Even with its byzantine rules and dry legal terminology, campaign finance was a hot topic from the very start of 2010. In his January State of the Union address, President Obama criticized the Supreme Court's then days-old Citizens United v. FEC decision, which loosened campaign spending restrictions, even as the justices sat watching in front of him. "I believe [the decision] will open the floodgates for special interests . . . to spend without limit in our elections," Obama said. "I don't think American elections should be bankrolled by America's most powerful interests, or worse, by foreign entities." Cameras caught Justice Samuel Alito shaking his head in disagreement. [See where members get their campaign cash.]
Thus began what would be a banner year in campaign spending. Candidates, the political parties, and outside groups spent $4 billion on the 2010 congressional elections, more than had been spent in any previous midterm election cycle. The year also featured a crop of high-profile, wealthy candidates, including the top self-funded candidate ever: California Republican Meg Whitman, who spent over $140 million of her own money on her unsuccessful gubernatorial campaign. But perhaps the biggest campaign finance story of 2010 was the new landscape made possible by more lenient spending regulations.
A series of recent court decisions, including Citizens United, opened new avenues of campaign spending for some of America's wealthiest entities. This year was the first in which corporations, unions, and other organizations could spend unlimited sums advocating for or against particular candidates. Groups promoting Republicans came to dominate this so-called outside spending, dropping $191 million, upwards of $70 million more than GOP-allied groups had spent in any previous election cycle, according to the Center for Responsive Politics. Groups aligned with Democrats, on the other hand, spent only $92 million this year.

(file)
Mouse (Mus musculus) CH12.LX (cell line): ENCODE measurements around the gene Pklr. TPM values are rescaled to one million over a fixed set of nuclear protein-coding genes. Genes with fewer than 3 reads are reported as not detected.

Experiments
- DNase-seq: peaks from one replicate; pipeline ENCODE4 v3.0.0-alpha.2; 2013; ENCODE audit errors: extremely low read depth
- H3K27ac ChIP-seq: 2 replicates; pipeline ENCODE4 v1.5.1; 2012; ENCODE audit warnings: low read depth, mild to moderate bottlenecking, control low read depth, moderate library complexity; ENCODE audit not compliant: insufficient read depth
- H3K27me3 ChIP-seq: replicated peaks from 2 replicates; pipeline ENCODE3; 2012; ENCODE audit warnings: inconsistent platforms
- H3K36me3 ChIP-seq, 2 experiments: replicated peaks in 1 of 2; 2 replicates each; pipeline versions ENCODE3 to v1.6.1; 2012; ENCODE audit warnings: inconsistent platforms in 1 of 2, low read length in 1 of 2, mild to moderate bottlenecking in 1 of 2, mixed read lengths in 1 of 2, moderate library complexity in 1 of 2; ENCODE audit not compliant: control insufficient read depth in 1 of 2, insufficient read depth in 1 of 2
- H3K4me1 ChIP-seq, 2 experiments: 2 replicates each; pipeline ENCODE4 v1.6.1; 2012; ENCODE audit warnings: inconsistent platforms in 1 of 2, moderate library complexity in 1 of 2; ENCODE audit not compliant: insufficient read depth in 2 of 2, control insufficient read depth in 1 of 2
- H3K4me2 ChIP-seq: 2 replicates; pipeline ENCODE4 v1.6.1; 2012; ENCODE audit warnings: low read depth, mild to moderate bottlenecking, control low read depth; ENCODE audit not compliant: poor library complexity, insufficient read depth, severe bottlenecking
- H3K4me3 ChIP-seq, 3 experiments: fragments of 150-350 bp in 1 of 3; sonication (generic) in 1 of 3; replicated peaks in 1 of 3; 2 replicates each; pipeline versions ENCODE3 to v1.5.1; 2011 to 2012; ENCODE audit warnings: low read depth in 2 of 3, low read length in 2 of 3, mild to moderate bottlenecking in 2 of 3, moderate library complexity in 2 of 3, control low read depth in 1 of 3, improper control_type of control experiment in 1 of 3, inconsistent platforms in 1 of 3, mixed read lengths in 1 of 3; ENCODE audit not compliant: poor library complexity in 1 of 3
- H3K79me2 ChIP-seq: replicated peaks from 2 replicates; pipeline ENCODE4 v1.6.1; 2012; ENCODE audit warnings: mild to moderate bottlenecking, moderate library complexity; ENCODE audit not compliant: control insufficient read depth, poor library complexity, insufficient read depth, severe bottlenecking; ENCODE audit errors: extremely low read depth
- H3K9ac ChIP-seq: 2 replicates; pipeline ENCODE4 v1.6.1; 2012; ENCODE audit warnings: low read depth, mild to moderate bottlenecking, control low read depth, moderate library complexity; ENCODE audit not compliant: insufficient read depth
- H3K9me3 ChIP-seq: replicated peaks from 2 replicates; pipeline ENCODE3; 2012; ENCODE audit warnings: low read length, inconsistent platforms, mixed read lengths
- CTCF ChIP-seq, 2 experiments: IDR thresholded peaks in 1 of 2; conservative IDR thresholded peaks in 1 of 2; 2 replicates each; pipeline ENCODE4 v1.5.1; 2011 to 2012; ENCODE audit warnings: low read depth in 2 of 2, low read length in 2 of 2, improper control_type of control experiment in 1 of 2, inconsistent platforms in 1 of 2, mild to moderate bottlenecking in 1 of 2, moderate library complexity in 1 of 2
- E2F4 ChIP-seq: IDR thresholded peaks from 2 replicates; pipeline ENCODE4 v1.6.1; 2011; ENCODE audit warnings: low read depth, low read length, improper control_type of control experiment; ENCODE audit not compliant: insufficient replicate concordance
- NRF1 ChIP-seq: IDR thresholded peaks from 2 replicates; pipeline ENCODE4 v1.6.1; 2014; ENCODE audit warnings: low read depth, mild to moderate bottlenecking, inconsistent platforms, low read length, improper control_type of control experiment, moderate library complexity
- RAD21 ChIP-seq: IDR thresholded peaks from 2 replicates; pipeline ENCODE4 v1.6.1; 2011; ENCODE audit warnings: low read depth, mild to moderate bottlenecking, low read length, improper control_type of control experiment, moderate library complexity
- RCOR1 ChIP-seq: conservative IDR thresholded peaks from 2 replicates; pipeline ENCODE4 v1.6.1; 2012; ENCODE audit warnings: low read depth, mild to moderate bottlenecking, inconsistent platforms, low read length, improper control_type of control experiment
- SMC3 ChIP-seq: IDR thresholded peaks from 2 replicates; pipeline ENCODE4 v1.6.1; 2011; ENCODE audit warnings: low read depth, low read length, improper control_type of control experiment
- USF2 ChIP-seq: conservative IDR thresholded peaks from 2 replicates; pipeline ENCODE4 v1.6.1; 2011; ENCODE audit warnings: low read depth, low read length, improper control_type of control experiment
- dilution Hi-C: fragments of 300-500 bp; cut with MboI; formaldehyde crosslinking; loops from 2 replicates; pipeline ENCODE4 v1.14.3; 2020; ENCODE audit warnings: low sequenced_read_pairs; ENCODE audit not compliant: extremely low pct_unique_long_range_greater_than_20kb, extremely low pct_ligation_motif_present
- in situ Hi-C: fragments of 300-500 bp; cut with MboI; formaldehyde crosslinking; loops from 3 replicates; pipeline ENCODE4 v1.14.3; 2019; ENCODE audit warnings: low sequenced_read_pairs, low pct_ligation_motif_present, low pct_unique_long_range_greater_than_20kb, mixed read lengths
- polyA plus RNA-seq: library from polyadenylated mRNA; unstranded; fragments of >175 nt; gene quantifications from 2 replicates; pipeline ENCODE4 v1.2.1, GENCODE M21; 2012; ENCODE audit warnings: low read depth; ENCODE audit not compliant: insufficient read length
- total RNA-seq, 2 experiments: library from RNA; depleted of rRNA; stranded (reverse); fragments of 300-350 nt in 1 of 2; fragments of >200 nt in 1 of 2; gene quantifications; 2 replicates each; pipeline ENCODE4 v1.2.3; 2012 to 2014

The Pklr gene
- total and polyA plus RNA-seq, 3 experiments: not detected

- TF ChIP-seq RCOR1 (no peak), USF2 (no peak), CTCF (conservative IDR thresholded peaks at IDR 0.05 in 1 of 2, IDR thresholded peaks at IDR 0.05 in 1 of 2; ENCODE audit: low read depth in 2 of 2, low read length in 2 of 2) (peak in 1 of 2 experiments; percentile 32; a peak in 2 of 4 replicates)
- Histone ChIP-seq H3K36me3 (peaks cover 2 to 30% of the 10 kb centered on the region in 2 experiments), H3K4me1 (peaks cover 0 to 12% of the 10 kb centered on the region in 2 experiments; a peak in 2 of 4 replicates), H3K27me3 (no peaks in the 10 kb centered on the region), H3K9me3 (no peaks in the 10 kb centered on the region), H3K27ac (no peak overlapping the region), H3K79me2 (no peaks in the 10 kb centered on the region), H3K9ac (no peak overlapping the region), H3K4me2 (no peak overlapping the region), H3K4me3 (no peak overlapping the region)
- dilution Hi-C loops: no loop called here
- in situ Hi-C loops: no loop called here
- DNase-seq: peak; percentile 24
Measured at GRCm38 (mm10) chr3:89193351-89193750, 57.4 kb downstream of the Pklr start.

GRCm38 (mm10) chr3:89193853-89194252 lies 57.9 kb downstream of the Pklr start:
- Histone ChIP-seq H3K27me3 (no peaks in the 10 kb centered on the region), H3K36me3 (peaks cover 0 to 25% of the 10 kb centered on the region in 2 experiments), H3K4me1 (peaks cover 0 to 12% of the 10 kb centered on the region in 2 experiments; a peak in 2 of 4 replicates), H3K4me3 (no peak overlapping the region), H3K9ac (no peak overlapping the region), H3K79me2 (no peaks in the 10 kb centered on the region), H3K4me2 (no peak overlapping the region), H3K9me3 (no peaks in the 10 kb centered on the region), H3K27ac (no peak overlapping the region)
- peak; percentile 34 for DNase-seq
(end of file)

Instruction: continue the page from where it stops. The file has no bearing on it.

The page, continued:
The conservative group American Crossroads and its nonprofit arm, Crossroads GPS—both cofounded in 2010 by former George W. Bush advisers Karl Rove and Ed Gillespie—outspent all other groups with $39 million. The U.S. Chamber of Commerce was next, spending $33 million, mostly on Republican candidates. Indeed, the top ranks were filled with right-leaning groups. Among the top 10 outside spenders, only two predominantly supported Democratic candidates.
A substantial portion of the midterm election outside spending was shrouded in secrecy, as some of the biggest spenders were nonprofit organizations that are not required to disclose their donors. All told, four of the top 10 spending organizations did not disclose who funded their election-related activities.
Because of the volume of money and the secrecy about donors, many Democrats lamented the new rules. The Obama administration accused the Chamber of promoting special and foreign interests. The top-spending organizations, however, say the new regulations merely facilitate free speech. "There was a lot of anger and frustration with the way the country's gone in the last two years, and so people were motivated to give," says Carl Forti, political director of American Crossroads.
As campaign spending tends to be far higher in presidential election years than in midterm years, the record-breaking 2010 cycle may have been only a test run for an even more exorbitant 2012 campaign.
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